It has been found that low power (17 μW average) laser illumination of cryogenically cooled substrates during atomic-beam deposition of gallium leads to the formation of uniformly sized gallium nanoparticles. This phenomenon is believed to be the result of a non-thermal light-assisted particle self-assembly process.

Gallium nanoparticles have been seen to show a strongly temperature-dependent nonlinear response to low intensity, infrared (1550 nm) optical excitation; 1 μs pulses with peak intensities in the kW.cm-2 range induced reversible reflectivity changes with a magnitude of as much as several percent (in the vicinity of the phase transition temperatures) and a typical relaxation time of ~0.5 μs.

These various experiments have illustrated that the modification of gallium's transitional properties, brought about by confinement, facilitates the achievement of a large optical nonlinearity via light-induced structural transformations in the metal. The studies of UPLD interfaces have shown that bulk gallium's nonlinearity is exceptionally broadband, that its response time can be as short as a few picoseconds, and that its relaxation time is typically in the nano- to microsecond range. Furthermore, the data collected have enabled the development and quantitative testing of theories to describe the thermal and non-thermal metallization mechanisms underlying the nonlinearity. The nanoparticles' nonlinear response shares certain characteristics with that of the bulk interfaces but the experimental data suggest that, in contrast to the bulk nonlinearity, it is not derived from a structural transition involving gallium's α phase.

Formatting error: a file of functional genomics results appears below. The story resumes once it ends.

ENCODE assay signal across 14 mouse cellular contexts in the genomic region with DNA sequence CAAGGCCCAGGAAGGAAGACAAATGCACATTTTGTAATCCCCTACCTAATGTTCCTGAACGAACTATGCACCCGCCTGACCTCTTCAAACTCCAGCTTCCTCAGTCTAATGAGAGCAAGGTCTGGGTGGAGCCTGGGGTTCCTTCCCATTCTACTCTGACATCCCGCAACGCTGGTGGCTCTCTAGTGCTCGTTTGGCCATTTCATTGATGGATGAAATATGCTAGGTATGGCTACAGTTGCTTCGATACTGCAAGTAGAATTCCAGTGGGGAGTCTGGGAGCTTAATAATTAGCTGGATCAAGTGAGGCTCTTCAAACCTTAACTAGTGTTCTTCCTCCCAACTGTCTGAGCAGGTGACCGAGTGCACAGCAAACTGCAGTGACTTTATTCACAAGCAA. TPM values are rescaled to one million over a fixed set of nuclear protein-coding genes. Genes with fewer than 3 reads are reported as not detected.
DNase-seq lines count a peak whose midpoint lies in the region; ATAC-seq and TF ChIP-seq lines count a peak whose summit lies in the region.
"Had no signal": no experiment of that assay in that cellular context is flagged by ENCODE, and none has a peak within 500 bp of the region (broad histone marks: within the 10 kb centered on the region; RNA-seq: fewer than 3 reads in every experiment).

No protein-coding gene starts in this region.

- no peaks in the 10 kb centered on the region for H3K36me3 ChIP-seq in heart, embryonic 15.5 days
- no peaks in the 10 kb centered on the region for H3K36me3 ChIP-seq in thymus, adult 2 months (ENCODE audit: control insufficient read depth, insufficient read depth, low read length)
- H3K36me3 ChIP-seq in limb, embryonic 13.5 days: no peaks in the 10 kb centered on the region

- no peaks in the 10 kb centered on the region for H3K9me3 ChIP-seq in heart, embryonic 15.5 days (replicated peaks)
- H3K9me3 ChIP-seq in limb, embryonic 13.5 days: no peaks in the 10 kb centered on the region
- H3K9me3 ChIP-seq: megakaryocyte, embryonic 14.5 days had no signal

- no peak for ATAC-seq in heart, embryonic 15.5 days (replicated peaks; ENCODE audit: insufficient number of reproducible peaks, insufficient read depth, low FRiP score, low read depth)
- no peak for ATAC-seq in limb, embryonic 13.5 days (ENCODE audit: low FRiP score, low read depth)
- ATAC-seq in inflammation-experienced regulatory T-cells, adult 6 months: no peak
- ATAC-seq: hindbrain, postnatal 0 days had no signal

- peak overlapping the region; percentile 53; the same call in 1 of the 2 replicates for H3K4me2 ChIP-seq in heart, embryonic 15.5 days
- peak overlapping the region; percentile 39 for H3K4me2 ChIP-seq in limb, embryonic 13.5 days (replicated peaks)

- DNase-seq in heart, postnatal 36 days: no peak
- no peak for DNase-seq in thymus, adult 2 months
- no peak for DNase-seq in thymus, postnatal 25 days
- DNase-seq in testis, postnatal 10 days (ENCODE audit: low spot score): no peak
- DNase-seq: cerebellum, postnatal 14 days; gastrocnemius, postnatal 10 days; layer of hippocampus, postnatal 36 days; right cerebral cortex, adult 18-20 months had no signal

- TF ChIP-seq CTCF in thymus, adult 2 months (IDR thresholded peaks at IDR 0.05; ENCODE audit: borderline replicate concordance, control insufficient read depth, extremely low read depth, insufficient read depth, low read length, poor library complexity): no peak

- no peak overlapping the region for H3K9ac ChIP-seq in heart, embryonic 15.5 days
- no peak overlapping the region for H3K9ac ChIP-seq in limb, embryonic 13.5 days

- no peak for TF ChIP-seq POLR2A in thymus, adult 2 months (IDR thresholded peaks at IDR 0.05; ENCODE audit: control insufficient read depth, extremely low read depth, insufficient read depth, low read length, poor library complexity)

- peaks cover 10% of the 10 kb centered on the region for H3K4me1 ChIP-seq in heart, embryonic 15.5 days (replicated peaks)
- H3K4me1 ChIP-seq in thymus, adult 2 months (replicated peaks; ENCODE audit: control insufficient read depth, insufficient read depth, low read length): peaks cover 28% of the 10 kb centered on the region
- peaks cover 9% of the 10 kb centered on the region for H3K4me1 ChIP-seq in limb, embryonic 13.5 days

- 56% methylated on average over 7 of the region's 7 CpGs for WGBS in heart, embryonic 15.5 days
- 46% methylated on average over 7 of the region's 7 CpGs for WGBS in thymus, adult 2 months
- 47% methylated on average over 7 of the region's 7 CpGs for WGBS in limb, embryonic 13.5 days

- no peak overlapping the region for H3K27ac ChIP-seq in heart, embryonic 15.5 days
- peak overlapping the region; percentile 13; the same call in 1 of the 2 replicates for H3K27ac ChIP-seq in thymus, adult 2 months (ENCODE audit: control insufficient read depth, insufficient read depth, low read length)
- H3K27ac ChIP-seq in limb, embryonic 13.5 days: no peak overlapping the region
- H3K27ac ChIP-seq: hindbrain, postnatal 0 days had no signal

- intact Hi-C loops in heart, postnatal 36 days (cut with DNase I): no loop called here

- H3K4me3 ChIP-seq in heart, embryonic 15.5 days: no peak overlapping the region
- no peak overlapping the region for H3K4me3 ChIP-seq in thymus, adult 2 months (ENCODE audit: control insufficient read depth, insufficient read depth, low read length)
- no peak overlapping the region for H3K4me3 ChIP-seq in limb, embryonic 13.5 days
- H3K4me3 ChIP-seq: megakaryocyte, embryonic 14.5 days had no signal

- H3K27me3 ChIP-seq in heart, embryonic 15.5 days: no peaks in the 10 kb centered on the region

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Published date: 1 April 2002

Identifiers

Local EPrints ID: 428199
URI: http://eprints.soton.ac.uk/id/eprint/428199
PURE UUID: 74e8aeaf-3bf5-4699-8af9-a6588a1e72d1
ORCID for Kevin MacDonald: ORCID iD orcid.org/0000-0002-3877-2976
ORCID for Nikolai Zheludev: ORCID iD orcid.org/0000-0002-1013-6636

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Date deposited: 15 Feb 2019 17:30
Last modified: 06 Jun 2019 00:37